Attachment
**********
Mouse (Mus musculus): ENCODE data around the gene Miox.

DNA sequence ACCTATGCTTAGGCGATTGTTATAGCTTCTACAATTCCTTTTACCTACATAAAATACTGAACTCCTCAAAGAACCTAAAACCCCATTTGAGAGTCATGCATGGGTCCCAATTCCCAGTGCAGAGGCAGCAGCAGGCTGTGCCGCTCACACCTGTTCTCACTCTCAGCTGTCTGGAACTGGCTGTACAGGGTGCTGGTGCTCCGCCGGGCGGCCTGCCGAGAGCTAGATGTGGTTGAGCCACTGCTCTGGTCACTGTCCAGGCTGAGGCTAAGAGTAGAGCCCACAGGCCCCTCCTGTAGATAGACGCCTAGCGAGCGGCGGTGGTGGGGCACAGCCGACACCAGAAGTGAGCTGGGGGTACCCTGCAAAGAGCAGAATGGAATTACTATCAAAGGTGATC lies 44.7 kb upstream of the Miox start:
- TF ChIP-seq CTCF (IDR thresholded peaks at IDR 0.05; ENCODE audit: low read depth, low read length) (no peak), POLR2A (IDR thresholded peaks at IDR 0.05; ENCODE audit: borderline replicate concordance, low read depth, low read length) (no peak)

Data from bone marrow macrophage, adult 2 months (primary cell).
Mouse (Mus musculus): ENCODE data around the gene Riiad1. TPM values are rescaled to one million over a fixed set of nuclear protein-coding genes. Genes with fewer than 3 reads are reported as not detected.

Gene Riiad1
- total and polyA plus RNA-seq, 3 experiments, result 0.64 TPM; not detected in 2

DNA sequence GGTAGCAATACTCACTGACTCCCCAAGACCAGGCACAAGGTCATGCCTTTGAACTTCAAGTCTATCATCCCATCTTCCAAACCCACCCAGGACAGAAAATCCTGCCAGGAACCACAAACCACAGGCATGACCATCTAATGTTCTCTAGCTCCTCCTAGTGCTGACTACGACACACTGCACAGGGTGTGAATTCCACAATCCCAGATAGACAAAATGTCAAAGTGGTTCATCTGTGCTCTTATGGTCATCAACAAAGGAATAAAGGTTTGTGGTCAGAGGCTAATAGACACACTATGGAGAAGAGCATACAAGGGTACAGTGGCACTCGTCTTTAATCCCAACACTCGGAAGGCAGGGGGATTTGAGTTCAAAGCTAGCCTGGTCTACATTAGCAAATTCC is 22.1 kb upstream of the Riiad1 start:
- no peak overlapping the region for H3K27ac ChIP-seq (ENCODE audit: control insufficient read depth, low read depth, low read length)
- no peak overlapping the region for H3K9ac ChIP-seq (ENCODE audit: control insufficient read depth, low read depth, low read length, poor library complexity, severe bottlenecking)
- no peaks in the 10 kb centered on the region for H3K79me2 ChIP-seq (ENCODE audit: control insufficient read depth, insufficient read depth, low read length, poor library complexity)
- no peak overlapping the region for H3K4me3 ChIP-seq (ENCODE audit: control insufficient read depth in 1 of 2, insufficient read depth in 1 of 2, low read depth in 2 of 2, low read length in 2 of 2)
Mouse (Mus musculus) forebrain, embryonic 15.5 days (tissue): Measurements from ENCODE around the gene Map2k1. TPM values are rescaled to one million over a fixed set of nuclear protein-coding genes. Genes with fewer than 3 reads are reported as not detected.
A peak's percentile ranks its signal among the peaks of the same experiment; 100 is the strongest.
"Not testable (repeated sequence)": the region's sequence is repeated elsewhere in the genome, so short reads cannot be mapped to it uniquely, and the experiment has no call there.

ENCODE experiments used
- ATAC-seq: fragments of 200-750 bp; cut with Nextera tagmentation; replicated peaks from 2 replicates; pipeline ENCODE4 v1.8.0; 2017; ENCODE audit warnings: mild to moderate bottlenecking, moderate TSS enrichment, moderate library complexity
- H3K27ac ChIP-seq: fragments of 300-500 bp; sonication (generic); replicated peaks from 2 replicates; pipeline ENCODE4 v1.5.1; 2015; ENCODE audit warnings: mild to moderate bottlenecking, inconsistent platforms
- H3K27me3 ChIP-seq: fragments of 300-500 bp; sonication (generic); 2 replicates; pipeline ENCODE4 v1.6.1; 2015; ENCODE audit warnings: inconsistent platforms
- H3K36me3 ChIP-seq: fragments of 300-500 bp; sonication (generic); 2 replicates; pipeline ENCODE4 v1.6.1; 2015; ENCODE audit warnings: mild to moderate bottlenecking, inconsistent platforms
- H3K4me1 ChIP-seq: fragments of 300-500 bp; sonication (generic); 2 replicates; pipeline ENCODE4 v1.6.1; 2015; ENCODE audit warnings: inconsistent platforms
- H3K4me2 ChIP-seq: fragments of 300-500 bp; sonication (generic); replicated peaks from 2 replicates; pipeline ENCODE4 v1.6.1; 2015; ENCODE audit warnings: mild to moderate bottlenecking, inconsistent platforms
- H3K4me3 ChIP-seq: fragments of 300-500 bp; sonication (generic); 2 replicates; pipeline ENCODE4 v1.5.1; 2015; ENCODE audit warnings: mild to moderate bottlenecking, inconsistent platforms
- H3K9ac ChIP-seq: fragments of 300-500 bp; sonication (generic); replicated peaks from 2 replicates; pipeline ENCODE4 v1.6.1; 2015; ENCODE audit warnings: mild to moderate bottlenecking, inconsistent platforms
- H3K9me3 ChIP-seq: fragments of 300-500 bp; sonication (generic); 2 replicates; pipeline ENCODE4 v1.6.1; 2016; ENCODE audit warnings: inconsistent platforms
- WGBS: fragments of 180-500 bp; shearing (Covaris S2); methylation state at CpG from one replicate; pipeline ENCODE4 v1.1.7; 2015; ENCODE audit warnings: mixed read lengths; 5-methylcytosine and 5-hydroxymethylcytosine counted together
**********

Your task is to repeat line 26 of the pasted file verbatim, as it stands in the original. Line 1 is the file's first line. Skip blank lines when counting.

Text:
- WGBS: fragments of 180-500 bp; shearing (Covaris S2); methylation state at CpG from one replicate; pipeline ENCODE4 v1.1.7; 2015; ENCODE audit warnings: mixed read lengths; 5-methylcytosine and 5-hydroxymethylcytosine counted together